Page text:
It starts with a red rash, but can later affect joints, the nervous system, and even the heart.
It’s called Lyme disease, and for a woman in Cromwell, it has taken over her life.
Rebecca Tibball has lived with chronic Lyme disease for the past year and now she is making it her mission to raise awareness about symptoms, as many people don’t even know they have it.
Tibball said she noticed the rash in December of 2014, and thought it was stress, but that wasn’t what it was at all.
“I was a runner. I did 5K's. I have a 7-year-old son. I've always been active. I have a big social life, wonderful friends. On bad days, I'm bed ridden, but I've become a hermit in my house,” Tibball said.
She didn’t realize she had Lyme disease symptoms until her chiropractor said something.
“He said you need to find a Lyme doctor and I did. And the test came back blaring with Lyme’s disease, Epstein-Barr, mono virus and other viruses as well, my thyroid, so it attacked my whole system,” Tibball said.
She isn’t working right now and goes to doctor’s appointments almost daily.
If you get bitten by a tick, a small, red bump will appear, but that doesn’t mean you have Lyme disease.
Some people don’t even realize they were bitten. In some cases, tests don’t always show a patient has Lyme.
“The basic Lyme tests do not come back positive for the most part, and mine came back negative,” Tibball said.
While some people will have flu-like symptoms, others will develop joint pain or neurological problems, which is why Tibball wants to be a voice for those who don’t know where to turn.
“I’m hoping people now hear my story and are like ‘these are my symptoms, I think I might have Lyme’,” she said.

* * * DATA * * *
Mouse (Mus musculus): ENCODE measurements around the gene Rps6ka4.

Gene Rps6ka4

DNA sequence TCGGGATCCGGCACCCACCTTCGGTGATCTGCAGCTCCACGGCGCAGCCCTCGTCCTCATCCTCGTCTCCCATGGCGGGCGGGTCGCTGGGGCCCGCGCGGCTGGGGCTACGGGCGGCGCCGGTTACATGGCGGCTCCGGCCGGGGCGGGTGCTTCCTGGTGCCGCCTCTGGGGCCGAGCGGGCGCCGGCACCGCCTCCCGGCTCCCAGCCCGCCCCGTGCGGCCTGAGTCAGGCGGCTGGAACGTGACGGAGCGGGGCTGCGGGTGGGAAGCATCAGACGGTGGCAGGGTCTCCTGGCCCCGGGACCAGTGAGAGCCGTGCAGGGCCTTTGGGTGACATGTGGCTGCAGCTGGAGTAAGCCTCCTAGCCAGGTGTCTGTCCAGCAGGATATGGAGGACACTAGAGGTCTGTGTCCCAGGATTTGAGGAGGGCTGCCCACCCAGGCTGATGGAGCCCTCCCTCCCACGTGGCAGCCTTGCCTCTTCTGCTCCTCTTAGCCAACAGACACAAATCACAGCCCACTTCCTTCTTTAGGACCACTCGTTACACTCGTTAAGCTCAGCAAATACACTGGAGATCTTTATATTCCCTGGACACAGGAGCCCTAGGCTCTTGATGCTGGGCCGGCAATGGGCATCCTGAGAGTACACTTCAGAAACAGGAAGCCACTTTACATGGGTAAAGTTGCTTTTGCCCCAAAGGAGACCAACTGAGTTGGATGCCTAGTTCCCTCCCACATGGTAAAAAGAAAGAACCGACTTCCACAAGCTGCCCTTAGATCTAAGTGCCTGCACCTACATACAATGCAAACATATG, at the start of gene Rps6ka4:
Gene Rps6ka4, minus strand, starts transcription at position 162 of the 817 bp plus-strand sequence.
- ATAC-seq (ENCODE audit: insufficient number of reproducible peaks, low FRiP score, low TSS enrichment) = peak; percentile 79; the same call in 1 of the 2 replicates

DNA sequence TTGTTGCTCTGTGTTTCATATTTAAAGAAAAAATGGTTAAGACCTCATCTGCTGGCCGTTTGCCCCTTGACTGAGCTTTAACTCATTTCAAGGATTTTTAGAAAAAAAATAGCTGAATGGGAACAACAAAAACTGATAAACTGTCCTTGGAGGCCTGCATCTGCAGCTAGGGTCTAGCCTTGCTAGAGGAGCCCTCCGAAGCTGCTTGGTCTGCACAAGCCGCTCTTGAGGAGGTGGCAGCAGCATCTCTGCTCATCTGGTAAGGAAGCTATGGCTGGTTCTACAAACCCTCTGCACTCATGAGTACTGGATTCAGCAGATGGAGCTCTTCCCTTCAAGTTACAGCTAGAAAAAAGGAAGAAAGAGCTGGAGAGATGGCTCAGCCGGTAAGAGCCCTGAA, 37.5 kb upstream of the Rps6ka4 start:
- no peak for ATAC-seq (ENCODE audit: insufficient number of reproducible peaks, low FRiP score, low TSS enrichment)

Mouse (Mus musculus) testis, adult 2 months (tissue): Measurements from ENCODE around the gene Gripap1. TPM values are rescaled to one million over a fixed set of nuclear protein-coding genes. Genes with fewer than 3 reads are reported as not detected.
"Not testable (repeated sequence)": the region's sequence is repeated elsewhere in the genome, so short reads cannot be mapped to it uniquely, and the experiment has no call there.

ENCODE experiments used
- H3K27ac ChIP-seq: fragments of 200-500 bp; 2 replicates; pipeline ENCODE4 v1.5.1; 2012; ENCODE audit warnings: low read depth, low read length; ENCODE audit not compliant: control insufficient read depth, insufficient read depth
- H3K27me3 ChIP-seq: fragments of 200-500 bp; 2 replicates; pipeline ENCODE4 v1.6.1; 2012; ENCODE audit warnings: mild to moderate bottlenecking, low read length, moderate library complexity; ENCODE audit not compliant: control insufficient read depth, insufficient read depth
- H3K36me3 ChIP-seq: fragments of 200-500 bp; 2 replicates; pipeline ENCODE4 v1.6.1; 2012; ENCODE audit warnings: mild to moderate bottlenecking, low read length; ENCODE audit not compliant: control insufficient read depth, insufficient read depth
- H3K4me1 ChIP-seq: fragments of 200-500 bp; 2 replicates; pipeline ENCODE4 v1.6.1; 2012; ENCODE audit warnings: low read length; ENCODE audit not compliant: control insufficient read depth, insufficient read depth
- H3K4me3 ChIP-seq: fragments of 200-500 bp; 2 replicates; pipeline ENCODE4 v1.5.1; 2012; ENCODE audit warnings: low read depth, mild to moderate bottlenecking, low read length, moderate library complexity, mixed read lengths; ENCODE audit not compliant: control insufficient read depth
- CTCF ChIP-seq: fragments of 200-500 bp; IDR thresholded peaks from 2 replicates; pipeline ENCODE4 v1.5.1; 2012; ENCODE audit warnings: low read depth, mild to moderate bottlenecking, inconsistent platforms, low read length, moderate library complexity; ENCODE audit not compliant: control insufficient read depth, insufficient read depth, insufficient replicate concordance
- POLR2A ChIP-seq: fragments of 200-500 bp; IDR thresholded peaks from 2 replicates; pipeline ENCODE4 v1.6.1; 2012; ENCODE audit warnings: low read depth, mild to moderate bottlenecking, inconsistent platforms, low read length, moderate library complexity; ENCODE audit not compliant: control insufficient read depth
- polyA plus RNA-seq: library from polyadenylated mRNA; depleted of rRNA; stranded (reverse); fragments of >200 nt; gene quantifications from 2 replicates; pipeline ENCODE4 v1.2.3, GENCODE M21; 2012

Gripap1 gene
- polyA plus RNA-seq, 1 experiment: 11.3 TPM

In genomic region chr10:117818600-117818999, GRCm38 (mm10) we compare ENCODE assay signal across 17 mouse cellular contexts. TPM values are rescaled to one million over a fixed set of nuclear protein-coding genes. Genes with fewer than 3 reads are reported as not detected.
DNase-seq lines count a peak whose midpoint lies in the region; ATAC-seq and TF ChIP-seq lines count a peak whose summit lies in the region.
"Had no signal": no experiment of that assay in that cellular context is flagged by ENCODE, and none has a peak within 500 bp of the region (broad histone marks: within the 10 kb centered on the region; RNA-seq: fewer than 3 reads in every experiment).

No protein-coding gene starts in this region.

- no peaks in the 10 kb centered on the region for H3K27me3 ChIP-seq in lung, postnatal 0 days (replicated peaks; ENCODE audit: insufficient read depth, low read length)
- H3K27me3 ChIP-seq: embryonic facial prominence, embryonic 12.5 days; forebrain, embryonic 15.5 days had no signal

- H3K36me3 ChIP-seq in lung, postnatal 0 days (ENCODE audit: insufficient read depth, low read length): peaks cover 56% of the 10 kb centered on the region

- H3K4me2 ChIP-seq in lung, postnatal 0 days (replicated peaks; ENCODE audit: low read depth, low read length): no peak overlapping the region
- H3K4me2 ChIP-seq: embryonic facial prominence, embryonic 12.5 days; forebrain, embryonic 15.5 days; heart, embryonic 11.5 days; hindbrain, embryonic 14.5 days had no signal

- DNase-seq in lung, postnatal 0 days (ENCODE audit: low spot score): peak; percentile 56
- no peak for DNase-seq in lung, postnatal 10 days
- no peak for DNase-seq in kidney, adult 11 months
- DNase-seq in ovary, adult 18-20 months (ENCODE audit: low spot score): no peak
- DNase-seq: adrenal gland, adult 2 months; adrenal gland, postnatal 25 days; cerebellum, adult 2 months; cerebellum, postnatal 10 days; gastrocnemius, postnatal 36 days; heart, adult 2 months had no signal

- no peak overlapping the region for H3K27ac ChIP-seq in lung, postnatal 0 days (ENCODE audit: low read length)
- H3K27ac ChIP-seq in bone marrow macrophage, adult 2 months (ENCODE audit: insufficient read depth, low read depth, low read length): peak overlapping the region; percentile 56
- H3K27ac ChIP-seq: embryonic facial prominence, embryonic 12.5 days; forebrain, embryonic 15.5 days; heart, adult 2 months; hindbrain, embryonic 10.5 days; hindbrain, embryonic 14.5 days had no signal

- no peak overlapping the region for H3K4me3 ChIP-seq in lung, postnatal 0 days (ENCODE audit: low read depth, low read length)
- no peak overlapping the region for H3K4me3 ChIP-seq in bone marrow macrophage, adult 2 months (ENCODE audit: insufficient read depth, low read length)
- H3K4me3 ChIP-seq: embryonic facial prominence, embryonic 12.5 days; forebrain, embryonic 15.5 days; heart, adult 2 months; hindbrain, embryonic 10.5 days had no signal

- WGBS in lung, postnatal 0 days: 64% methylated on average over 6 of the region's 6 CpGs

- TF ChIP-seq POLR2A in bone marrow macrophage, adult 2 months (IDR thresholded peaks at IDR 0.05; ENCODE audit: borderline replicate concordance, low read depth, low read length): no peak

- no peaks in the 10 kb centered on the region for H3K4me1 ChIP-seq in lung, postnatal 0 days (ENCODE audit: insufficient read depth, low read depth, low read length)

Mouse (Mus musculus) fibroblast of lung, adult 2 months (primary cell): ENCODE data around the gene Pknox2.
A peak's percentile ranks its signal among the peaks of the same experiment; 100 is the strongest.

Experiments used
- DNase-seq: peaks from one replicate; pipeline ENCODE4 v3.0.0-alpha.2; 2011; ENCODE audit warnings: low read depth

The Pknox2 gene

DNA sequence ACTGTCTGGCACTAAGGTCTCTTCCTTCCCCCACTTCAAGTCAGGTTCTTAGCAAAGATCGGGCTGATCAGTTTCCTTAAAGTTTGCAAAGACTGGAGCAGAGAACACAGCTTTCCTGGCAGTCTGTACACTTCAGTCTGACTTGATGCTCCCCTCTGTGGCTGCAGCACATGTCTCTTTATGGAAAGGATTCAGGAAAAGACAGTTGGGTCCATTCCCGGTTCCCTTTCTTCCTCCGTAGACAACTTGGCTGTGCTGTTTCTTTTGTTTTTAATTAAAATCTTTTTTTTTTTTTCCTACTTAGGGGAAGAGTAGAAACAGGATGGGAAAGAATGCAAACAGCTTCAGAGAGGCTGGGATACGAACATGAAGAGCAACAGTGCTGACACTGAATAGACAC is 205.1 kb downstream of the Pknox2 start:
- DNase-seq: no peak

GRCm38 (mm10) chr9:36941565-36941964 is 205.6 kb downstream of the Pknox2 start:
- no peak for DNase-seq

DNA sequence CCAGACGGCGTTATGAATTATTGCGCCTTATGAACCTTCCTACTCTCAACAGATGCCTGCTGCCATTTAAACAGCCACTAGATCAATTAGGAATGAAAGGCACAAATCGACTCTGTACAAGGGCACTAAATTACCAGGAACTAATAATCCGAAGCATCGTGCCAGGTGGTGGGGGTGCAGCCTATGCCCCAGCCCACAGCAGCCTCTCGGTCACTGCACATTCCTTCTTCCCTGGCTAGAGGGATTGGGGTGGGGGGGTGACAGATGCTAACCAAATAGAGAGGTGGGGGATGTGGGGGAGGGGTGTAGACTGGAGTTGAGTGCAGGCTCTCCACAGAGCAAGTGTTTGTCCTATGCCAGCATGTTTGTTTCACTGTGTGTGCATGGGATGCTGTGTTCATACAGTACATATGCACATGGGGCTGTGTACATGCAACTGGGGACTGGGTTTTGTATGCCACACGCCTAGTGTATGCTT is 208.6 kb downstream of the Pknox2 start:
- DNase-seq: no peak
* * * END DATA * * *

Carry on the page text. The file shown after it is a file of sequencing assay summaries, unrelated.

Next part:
Tibball will soon head to Washington D.C. with Senator Richard Blumenthal to talk about a new bill that could help those who are suffering.
The bill, which was introduced last summer, requires the Department of Health and Human Services to develop better tests, treatment and even explore vaccines.
“This disease is often undiagnosed and untreated, people have to be their own advocates," Blumenthal said.
He has been working on this bill for a decade and is pushing for it to pass this legislative session.
“Right now, countless people suffer from Lyme who are never diagnosed with it and may suffer from it for years and years and years,” Blumenthal said.
“I don't look sick all the time. So people can say to me ‘you look fantastic’ and I'll be like ‘but you don't know what I feel like inside.’ I've lost 36 pounds since being sick. It's miserable,” Tibball said.
The bill has support from New England lawmakers.
For more information on the bill, click here.
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